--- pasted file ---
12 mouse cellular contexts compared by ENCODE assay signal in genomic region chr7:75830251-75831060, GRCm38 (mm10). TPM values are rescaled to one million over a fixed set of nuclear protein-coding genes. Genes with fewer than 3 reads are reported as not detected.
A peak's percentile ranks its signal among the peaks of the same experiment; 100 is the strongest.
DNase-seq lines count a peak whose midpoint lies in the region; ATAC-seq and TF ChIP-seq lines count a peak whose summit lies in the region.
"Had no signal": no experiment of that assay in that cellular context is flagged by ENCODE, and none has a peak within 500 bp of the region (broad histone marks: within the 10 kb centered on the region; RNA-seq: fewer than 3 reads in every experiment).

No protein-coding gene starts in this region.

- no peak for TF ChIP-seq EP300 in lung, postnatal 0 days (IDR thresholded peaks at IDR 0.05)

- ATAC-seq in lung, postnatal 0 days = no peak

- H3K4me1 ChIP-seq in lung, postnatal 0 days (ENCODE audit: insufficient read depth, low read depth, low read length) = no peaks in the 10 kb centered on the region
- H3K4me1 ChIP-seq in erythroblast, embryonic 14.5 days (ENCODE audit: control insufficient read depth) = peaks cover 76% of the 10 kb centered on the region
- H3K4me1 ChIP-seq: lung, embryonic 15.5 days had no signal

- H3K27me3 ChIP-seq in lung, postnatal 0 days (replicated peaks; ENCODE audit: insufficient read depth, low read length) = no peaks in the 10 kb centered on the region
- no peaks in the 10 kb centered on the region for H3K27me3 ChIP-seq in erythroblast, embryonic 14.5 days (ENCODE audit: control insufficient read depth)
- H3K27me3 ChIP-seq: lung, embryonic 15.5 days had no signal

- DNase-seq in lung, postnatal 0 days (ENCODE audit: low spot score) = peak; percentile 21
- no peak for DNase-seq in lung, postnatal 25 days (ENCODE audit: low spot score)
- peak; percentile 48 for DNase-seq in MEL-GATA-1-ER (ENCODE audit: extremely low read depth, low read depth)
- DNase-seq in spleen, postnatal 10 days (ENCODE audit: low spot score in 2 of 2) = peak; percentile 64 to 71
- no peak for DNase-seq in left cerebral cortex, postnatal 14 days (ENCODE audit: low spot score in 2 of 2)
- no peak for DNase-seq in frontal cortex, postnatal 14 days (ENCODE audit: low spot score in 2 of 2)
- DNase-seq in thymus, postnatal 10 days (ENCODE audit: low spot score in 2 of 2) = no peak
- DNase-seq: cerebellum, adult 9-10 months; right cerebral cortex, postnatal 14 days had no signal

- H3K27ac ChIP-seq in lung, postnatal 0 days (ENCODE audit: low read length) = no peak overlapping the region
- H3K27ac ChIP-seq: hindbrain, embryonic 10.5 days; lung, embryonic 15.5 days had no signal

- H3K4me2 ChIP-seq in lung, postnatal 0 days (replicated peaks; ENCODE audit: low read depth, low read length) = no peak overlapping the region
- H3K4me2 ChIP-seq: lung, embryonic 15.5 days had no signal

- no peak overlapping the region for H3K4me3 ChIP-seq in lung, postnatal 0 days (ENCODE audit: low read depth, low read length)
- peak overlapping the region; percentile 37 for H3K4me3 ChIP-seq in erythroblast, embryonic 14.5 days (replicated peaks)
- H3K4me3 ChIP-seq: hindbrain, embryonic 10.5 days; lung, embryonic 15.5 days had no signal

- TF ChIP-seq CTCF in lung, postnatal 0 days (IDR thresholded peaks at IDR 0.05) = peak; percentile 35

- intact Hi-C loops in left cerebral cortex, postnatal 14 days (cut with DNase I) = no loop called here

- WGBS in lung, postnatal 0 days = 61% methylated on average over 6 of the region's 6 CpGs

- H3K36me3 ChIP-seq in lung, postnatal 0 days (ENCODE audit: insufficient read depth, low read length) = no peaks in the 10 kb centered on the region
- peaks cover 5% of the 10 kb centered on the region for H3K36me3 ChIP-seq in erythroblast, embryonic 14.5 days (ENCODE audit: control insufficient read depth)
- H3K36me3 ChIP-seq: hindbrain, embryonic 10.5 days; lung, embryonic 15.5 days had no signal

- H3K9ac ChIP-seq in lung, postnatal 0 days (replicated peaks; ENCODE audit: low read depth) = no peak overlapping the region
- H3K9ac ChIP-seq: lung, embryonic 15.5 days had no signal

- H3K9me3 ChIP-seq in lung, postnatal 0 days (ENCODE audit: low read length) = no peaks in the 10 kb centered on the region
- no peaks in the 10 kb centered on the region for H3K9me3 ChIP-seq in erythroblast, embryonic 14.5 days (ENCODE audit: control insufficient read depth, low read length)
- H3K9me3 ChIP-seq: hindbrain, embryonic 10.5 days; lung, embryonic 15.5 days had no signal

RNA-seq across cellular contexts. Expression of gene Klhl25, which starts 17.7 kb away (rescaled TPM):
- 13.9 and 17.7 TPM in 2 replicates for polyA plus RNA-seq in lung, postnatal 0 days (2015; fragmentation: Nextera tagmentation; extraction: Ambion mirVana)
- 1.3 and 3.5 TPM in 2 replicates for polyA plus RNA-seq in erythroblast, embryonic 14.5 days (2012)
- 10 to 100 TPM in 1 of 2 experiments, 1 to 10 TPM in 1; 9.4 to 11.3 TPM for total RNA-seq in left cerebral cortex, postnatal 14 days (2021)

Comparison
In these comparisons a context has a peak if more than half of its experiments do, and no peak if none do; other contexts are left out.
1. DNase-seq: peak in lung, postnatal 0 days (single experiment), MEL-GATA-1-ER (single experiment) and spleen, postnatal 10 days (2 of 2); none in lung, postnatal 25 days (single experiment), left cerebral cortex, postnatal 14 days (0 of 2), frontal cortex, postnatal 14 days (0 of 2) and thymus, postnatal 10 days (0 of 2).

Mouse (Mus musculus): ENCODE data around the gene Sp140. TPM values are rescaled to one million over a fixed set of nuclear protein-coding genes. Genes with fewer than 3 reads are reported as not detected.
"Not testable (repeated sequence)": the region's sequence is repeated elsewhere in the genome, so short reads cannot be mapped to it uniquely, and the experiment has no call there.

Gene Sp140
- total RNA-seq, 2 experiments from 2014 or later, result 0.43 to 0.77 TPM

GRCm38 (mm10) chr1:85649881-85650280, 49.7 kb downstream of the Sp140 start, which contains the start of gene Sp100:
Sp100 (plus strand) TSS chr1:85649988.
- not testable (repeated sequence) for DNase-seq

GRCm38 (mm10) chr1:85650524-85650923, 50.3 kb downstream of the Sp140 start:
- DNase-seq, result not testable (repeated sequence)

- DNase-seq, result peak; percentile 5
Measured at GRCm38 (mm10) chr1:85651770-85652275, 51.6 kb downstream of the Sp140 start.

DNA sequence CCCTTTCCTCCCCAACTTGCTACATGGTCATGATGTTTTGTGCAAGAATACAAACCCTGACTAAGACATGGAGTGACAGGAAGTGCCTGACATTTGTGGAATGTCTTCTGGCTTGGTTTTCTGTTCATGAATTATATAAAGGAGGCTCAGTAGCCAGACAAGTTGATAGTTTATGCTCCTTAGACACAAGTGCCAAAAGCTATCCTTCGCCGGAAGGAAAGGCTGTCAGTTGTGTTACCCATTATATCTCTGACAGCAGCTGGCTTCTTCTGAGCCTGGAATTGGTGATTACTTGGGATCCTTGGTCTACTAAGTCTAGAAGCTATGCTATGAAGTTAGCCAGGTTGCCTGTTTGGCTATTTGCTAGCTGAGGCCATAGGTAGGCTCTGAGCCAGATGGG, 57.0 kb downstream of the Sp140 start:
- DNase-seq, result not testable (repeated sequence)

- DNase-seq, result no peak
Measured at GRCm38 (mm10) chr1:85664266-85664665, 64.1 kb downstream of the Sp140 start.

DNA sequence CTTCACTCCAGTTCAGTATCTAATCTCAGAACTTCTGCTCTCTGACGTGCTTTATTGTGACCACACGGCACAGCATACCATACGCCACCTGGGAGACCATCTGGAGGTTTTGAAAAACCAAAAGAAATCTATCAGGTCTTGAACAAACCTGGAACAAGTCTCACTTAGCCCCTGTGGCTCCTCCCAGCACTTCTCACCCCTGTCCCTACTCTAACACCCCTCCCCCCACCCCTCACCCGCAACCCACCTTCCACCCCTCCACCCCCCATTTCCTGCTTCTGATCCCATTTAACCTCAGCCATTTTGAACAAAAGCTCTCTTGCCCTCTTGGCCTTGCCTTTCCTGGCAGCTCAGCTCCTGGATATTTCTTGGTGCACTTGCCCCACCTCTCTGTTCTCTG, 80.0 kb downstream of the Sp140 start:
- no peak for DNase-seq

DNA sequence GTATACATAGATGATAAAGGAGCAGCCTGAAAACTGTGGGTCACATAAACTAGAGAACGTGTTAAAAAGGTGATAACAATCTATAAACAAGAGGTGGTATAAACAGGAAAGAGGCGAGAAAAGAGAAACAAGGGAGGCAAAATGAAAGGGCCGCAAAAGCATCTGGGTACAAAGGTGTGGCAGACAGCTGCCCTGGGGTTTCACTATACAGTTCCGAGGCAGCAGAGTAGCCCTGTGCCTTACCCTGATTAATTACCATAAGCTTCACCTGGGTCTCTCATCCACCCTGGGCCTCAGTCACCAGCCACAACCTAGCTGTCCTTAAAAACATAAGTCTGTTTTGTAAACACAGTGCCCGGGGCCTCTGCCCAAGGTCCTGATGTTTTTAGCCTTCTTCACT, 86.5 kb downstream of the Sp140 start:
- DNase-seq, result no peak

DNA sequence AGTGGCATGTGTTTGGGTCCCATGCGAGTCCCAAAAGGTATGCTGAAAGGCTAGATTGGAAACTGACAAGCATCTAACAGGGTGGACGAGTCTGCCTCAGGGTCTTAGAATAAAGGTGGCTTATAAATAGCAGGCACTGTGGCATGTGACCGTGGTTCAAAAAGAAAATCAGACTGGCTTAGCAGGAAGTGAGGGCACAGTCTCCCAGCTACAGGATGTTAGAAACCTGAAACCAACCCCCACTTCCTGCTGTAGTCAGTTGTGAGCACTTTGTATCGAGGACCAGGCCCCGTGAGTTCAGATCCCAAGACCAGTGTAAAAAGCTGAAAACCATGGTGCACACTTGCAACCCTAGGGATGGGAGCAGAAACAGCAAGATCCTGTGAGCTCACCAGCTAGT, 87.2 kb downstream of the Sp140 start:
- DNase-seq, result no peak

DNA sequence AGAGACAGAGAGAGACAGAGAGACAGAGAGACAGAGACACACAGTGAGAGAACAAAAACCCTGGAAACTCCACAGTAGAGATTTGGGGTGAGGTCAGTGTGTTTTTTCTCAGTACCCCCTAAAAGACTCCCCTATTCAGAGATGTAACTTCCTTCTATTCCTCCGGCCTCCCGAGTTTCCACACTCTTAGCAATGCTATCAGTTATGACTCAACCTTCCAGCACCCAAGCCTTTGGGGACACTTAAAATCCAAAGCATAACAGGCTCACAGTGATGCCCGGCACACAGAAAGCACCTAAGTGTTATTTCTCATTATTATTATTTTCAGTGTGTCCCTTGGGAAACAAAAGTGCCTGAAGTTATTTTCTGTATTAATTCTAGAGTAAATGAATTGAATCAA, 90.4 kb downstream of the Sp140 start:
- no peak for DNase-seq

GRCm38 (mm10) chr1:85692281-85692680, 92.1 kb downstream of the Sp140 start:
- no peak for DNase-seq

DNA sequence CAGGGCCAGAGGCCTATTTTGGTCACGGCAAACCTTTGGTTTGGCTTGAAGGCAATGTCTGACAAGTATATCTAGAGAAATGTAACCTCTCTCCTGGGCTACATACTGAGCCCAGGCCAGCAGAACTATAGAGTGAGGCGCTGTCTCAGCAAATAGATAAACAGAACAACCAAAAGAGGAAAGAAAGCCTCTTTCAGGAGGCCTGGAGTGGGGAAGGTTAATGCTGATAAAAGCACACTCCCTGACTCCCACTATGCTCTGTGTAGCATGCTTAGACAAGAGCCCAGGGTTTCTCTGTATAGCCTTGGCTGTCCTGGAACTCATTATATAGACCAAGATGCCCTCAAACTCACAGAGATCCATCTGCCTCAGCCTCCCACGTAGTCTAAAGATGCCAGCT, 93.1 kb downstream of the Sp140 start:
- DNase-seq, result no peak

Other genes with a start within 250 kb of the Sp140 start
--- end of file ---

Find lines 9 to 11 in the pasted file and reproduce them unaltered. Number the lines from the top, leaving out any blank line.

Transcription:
- H3K4me1 ChIP-seq in erythroblast, embryonic 14.5 days (ENCODE audit: control insufficient read depth) = peaks cover 76% of the 10 kb centered on the region
- H3K4me1 ChIP-seq: lung, embryonic 15.5 days had no signal

- H3K27me3 ChIP-seq in lung, postnatal 0 days (replicated peaks; ENCODE audit: insufficient read depth, low read length) = no peaks in the 10 kb centered on the region